A Chinese Ghost Story (1987) is a sublime masterpiece of Hong Kong fantasy/horror. Part two is certainly its equal, and with added political subtext, might even be the greater film. After a quick recap of part one, we rejoin our hero, kindly tax collector Ning (Leslie Cheung), barely twenty-four hours after he lost his ghostly love Hsiao-Tsing (Joey Wong) and parted company with Taoist swordsman Yan (Wu Ma). Returning to his poverty stricken home town, poor Ning stumbles into an inn where human meat is on the menu and barely escapes with his life. But a gang of bounty hunters mistake him for goateed outlaw Bing Chow (even though Ning is clean shaven), and throw him in jail. “Is there no reward for being a good man?” ponders Ning, sadly. His cellmate, Chu, an elderly political writer laments that no matter what he writes, the government bans everything because they think it’s revolutionary.
Time passes, and Ning grows a long goatee (yup, it makes him look even more like Bing Chow). The old writer helps him escape, but remains behind. With the world in turmoil, he’d rather stay and work in peace. After a run-in with Autumn Leaf (Jackie Cheung) - a Taoist scholar who travels underground like a supersonic mole - and a short stay at a haunted temple (where Ning reprises the famous Taoist rap song from part one), Ning unmasks a band of freedom fighters disguised as ghosts, led by lovely, sword-swinging sisters Windy (Joey Wang) and Moon (Michelle Reis). In a Life of Brian-style mishap, they’re convinced Ning is the legendary Elder Chu, and enlist his help to rescue their father Lord Fu, unjustly imprisoned by the government. Ning complies, taken by Windy’s startling resemblance to his beloved Hsiao-Tsing. Has she been reincarnated? Amidst a dizzying pace there is love and loss, poetry and horror, a slapstick encounter with a slime-dribbling demon, a treacherous golden Buddha, and the crowd-pleasing return of Swordsman Yan. Finally, a head-spinning revelation, as Ning and friends discover that the government and religious elite are being controlled by giant, super-intelligent, insect-monsters out to take over the world.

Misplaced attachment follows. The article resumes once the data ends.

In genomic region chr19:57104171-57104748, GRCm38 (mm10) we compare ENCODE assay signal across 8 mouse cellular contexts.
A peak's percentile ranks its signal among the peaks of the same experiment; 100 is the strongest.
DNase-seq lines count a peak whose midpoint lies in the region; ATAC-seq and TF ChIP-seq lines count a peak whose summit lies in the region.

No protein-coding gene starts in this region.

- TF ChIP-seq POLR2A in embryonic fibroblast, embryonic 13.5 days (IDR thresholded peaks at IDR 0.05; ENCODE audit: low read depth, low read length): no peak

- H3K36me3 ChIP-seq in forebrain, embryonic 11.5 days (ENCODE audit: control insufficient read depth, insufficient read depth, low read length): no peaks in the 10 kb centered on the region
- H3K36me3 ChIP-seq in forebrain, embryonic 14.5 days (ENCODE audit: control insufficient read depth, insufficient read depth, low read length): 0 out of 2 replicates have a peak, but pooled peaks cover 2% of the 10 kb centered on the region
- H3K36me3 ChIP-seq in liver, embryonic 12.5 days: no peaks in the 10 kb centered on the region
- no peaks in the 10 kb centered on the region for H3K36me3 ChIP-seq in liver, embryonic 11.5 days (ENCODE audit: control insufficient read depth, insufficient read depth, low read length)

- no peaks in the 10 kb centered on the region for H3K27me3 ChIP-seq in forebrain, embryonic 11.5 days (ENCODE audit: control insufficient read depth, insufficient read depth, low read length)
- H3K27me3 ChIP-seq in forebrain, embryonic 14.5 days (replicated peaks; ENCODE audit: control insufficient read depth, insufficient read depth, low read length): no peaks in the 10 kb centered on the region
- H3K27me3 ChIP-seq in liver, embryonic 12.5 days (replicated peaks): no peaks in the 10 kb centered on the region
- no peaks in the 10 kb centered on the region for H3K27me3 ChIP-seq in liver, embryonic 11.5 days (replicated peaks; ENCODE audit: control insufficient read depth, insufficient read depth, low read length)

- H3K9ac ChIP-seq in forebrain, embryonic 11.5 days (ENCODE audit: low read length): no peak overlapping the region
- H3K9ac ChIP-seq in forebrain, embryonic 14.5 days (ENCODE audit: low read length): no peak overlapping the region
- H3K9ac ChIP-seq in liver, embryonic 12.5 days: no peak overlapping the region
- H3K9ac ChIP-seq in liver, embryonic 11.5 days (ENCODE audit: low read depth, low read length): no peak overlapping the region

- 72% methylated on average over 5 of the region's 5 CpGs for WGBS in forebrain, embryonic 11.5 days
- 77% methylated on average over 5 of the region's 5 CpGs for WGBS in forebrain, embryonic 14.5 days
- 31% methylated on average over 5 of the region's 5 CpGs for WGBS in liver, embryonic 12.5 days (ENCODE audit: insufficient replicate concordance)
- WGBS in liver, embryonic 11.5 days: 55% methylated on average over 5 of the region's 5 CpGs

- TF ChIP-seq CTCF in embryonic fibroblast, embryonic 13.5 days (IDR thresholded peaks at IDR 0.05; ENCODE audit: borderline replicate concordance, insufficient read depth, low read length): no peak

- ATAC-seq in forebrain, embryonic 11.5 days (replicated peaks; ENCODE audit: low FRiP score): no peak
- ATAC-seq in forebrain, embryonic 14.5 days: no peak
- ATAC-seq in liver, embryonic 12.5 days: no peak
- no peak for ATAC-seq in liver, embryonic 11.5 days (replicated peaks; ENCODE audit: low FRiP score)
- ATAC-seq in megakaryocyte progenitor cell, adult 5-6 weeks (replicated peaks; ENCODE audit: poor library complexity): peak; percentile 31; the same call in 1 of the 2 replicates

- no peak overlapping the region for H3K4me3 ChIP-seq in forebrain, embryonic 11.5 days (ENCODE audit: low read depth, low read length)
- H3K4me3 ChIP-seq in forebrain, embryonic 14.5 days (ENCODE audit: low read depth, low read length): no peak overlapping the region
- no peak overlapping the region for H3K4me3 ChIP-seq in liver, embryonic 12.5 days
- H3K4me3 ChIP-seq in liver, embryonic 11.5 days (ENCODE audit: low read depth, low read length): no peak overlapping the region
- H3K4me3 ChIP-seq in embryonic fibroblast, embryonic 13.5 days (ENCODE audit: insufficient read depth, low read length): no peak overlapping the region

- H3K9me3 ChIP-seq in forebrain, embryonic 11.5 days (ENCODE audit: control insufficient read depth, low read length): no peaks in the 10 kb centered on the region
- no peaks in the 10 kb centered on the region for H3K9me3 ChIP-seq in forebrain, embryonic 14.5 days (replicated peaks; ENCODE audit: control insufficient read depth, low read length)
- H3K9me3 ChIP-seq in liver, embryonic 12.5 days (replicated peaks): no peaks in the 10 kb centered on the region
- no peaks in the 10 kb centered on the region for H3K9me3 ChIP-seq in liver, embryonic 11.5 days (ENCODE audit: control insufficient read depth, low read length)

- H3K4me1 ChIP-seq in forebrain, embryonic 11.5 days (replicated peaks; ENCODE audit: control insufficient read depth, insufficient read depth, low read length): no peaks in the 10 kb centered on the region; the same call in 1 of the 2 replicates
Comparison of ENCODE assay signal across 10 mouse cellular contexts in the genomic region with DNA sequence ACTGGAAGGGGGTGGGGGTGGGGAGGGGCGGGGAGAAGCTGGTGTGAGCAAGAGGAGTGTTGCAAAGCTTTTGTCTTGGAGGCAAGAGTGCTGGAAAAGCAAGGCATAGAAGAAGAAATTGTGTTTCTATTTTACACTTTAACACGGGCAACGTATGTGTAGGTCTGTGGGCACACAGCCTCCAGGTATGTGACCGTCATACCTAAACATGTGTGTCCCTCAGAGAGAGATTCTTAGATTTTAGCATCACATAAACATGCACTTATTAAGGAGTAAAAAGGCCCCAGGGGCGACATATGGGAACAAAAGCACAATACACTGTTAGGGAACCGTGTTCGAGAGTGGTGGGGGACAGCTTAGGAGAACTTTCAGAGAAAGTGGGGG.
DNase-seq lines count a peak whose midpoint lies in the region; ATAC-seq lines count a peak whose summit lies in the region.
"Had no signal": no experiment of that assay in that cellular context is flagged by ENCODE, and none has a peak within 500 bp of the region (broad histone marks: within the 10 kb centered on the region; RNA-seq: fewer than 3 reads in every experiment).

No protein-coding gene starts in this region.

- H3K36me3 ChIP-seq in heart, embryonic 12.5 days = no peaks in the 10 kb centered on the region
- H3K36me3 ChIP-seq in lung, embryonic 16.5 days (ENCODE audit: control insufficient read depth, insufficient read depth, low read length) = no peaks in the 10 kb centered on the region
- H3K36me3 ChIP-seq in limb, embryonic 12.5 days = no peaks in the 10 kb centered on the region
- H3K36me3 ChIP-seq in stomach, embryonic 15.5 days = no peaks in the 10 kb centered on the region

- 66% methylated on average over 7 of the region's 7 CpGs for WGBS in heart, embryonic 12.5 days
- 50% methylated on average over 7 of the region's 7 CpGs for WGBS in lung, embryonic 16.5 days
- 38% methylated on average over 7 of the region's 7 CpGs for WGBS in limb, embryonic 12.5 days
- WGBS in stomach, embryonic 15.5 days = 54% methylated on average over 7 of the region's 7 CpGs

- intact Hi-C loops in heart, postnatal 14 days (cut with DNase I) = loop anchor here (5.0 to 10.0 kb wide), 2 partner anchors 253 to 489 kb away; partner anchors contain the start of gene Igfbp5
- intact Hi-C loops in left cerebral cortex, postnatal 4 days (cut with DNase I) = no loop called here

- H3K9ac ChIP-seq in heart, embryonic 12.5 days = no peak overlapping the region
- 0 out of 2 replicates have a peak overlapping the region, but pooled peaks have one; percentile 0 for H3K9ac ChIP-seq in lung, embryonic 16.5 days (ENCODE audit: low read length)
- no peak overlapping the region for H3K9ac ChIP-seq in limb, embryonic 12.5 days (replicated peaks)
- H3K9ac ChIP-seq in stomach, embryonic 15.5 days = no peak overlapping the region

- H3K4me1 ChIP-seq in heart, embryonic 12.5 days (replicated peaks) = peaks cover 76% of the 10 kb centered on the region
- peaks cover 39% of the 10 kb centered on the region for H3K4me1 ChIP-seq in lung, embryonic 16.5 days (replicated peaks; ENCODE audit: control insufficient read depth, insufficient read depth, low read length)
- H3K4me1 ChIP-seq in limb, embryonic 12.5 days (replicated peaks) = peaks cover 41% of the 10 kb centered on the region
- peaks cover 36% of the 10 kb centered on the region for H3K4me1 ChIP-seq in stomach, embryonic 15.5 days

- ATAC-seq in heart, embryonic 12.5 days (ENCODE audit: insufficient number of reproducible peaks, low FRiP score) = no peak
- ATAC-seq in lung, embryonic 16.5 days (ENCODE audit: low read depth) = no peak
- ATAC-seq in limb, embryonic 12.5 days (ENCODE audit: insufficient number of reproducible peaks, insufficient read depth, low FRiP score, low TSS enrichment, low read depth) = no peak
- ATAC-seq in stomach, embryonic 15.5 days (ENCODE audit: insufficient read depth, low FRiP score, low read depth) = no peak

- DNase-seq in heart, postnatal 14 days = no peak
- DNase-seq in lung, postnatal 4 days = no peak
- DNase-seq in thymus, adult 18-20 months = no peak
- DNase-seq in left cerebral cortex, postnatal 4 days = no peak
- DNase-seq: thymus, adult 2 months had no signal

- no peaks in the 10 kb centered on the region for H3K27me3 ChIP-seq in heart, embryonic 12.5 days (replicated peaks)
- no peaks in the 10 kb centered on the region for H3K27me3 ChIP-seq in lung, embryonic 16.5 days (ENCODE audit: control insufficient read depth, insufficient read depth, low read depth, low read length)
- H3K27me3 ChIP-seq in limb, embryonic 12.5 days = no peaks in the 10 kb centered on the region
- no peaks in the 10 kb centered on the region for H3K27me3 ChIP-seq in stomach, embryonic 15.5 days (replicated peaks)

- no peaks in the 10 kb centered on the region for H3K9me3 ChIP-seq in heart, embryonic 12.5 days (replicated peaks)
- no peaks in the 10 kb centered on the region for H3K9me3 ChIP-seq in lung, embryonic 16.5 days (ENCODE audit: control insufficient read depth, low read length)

A fairytale on an epic scale, part two finds the Tsui Hark/Ching Siu Tung partnership firing on all cylinders. Dreamy slow-mo visuals underline the heartrending love story, the “freeze spell” gag is a brilliantly sustained slapstick set-piece, and the amazing action reaches a delirious highpoint when our heroes ride atop a gigantic centipede. There are gloopy monsters and grotesque touches to satisfy horror fans, including the cannibal tavern (where a dog gnaws a human hand) and an Exorcist nod that turns romantic, when Windy gets possessed and Ning saves her with a heartfelt kiss. Part one may pack a more concentrated charge, but two features a deeper story.
As with the original, Siu Tung choreographs the fights and handles the fantasy sequences, while Hark handles the comedy, drama and romance. He was later revealed to have written the original stories, re-shot special effects and supervised the editing on all three Chinese Ghost Story films. The political subtext is entirely his; an indictment of censorship, religious and governmental totalitarianism, and an examination of contrasting attitudes towards social problems. The writer Chu is so disillusioned he prefers to remain in his self-contained fictional world. A fearless swordsmen (Waise Lee) blithely serves a corrupt government, and realises his mistake too late. Windy, Moon and Autumn Leaf are headstrong idealists who rush in without thinking. Ning, the reluctant revolutionary, an average Joe who just wants to reunite with his girl and settle down, emerges as a real hero this time. Quite different from the hapless weed we met in part one. Led by the heart, he is considerate of other people’s feelings and struggles to do right by everyone.
A theme of mistaken identity runs through part two. Ning is mistaken for Elder Chow. Windy is mistaken for Hsiao-Tsing. The freedom fighters disguise as ghosts. The centipede-monster poses as the holy Buddha. In order to get by in this turbulent world, characters have to look beneath surface appearances and judge people by their deeds. Only in this way, the film argues, can we discern a “good man”, whose reward is ultimately goodness itself.
Hong Kong director, producer, writer and actor and one of the most important figures in modern Hong Kong cinema. Hark majored in film in the US, before returning to his homeland to work in television. Made his directing debut in 1979 with the horror thriller The Butterfly Murders, while 1983's Zu: Warriors from the Magic Mountain was a spectacular ghost fantasy quite unlike anything in HK cinema at the time. Other key films of this period include Shanghai Blues and the brilliant Peking Opera Blues.